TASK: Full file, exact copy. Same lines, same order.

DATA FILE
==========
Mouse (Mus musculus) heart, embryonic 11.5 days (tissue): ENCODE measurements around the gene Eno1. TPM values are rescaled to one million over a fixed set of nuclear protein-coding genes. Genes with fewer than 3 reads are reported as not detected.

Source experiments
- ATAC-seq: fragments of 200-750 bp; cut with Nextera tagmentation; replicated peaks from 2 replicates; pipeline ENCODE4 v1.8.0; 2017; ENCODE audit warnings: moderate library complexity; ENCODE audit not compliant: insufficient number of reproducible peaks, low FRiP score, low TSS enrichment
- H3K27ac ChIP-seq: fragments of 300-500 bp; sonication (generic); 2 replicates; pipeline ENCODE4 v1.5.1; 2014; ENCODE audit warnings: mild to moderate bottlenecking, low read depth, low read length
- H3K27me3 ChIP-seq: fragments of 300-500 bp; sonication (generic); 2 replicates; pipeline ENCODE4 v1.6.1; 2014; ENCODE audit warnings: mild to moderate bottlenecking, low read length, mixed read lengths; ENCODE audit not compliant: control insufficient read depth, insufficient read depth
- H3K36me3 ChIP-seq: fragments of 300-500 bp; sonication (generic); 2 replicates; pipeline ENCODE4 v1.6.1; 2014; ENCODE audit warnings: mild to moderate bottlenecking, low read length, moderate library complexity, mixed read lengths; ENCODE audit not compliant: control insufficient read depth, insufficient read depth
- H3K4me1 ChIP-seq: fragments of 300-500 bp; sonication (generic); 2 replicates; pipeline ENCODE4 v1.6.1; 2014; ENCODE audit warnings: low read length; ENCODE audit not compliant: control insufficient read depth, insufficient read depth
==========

Mouse (Mus musculus) heart, embryonic 11.5 days (tissue): ENCODE measurements around the gene Eno1. TPM values are rescaled to one million over a fixed set of nuclear protein-coding genes. Genes with fewer than 3 reads are reported as not detected.

Source experiments
- ATAC-seq: fragments of 200-750 bp; cut with Nextera tagmentation; replicated peaks from 2 replicates; pipeline ENCODE4 v1.8.0; 2017; ENCODE audit warnings: moderate library complexity; ENCODE audit not compliant: insufficient number of reproducible peaks, low FRiP score, low TSS enrichment
- H3K27ac ChIP-seq: fragments of 300-500 bp; sonication (generic); 2 replicates; pipeline ENCODE4 v1.5.1; 2014; ENCODE audit warnings: mild to moderate bottlenecking, low read depth, low read length
- H3K27me3 ChIP-seq: fragments of 300-500 bp; sonication (generic); 2 replicates; pipeline ENCODE4 v1.6.1; 2014; ENCODE audit warnings: mild to moderate bottlenecking, low read length, mixed read lengths; ENCODE audit not compliant: control insufficient read depth, insufficient read depth
- H3K36me3 ChIP-seq: fragments of 300-500 bp; sonication (generic); 2 replicates; pipeline ENCODE4 v1.6.1; 2014; ENCODE audit warnings: mild to moderate bottlenecking, low read length, moderate library complexity, mixed read lengths; ENCODE audit not compliant: control insufficient read depth, insufficient read depth
- H3K4me1 ChIP-seq: fragments of 300-500 bp; sonication (generic); 2 replicates; pipeline ENCODE4 v1.6.1; 2014; ENCODE audit warnings: low read length; ENCODE audit not compliant: control insufficient read depth, insufficient read depth